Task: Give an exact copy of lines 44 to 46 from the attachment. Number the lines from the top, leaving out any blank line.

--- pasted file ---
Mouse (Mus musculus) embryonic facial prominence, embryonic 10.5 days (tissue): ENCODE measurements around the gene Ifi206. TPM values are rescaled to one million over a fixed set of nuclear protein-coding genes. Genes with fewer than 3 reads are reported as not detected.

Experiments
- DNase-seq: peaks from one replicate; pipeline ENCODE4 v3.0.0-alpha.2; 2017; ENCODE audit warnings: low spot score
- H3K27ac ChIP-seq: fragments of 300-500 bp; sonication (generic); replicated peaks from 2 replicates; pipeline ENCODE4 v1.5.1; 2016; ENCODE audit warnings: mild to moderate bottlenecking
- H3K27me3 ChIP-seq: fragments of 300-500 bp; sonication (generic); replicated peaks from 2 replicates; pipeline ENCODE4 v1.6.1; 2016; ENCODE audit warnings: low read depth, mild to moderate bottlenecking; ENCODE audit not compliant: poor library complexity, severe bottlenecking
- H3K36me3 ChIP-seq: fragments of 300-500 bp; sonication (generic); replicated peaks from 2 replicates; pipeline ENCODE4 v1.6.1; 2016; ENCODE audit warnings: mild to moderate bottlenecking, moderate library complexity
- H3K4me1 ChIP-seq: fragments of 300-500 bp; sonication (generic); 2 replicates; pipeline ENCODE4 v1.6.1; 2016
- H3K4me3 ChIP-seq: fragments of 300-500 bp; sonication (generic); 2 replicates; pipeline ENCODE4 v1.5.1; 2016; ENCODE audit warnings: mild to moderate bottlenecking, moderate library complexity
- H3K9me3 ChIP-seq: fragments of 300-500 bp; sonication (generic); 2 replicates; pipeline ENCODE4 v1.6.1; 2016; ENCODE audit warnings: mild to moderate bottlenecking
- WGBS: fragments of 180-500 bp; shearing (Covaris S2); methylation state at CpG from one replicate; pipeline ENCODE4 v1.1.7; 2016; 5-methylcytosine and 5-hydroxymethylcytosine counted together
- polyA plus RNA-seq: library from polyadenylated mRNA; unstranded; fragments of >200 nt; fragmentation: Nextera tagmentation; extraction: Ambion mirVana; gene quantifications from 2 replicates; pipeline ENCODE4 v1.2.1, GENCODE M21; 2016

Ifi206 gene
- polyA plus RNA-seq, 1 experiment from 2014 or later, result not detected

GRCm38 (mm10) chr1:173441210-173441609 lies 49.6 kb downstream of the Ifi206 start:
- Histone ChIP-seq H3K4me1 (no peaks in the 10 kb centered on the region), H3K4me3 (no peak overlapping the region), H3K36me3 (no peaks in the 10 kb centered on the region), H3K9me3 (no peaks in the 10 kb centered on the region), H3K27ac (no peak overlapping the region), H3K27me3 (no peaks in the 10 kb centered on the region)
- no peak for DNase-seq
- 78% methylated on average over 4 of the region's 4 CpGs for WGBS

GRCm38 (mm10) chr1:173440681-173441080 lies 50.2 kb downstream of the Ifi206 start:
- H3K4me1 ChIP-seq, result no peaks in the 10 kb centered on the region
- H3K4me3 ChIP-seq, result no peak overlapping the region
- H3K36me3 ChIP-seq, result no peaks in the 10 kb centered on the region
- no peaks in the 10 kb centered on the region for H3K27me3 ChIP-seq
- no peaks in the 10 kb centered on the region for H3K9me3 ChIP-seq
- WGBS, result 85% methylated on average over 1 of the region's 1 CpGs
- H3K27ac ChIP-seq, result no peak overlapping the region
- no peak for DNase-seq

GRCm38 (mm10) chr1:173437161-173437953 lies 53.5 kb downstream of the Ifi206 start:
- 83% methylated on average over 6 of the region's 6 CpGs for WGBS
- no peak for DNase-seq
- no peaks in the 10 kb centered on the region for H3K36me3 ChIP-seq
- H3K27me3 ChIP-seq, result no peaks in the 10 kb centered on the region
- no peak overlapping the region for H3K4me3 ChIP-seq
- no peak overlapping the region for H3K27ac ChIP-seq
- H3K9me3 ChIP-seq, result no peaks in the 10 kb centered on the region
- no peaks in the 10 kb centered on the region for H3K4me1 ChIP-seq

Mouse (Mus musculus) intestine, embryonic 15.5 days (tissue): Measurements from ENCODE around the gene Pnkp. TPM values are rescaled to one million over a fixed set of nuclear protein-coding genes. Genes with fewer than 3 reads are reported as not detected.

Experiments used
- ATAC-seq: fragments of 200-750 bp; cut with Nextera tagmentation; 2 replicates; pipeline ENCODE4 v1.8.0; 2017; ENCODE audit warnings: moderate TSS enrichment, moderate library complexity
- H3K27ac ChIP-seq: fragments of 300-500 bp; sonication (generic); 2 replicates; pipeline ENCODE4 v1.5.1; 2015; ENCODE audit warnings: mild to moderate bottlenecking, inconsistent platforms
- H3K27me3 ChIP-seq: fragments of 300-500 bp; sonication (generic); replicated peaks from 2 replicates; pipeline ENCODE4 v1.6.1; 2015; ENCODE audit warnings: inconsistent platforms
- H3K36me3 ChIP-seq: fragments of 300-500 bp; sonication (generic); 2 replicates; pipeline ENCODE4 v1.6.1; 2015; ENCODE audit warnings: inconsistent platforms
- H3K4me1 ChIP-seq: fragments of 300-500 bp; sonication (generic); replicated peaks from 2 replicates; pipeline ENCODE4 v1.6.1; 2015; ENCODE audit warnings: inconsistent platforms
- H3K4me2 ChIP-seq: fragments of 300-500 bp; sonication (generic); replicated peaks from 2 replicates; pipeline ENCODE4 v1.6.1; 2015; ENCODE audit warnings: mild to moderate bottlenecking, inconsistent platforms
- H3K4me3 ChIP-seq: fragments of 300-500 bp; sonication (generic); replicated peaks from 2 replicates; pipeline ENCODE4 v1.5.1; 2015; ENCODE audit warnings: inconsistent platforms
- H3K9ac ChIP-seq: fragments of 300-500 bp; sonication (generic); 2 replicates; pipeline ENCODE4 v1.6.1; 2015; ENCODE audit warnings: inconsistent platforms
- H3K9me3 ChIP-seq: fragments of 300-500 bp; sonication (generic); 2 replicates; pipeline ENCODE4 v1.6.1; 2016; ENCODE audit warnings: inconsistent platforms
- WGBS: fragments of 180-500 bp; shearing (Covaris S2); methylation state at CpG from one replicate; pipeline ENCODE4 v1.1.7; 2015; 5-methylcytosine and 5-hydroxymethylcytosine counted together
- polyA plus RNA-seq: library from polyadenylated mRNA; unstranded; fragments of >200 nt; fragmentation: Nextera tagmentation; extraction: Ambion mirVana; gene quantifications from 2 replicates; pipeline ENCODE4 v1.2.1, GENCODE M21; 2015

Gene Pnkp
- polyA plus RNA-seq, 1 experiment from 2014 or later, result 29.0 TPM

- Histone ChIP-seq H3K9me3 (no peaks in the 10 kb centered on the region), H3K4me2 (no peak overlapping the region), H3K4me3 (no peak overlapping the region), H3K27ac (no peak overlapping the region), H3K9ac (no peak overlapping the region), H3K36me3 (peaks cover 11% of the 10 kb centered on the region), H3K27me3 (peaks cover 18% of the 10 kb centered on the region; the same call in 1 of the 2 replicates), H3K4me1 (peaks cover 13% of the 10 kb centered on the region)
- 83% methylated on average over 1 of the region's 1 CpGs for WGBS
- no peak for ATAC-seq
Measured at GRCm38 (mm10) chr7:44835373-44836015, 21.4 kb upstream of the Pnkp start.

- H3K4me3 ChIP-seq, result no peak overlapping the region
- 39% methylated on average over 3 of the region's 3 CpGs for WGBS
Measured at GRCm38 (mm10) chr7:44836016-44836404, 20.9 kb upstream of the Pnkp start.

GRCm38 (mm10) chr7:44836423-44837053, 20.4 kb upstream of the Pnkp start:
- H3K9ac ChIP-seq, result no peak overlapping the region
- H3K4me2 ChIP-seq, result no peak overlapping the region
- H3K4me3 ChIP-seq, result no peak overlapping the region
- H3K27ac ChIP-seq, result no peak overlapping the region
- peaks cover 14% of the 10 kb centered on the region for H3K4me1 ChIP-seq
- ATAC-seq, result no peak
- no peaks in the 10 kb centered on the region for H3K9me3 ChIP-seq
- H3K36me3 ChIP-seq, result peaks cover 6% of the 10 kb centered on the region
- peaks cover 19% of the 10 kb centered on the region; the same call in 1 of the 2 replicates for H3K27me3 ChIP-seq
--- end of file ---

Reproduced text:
- H3K4me3 ChIP-seq: fragments of 300-500 bp; sonication (generic); replicated peaks from 2 replicates; pipeline ENCODE4 v1.5.1; 2015; ENCODE audit warnings: inconsistent platforms
- H3K9ac ChIP-seq: fragments of 300-500 bp; sonication (generic); 2 replicates; pipeline ENCODE4 v1.6.1; 2015; ENCODE audit warnings: inconsistent platforms
- H3K9me3 ChIP-seq: fragments of 300-500 bp; sonication (generic); 2 replicates; pipeline ENCODE4 v1.6.1; 2016; ENCODE audit warnings: inconsistent platforms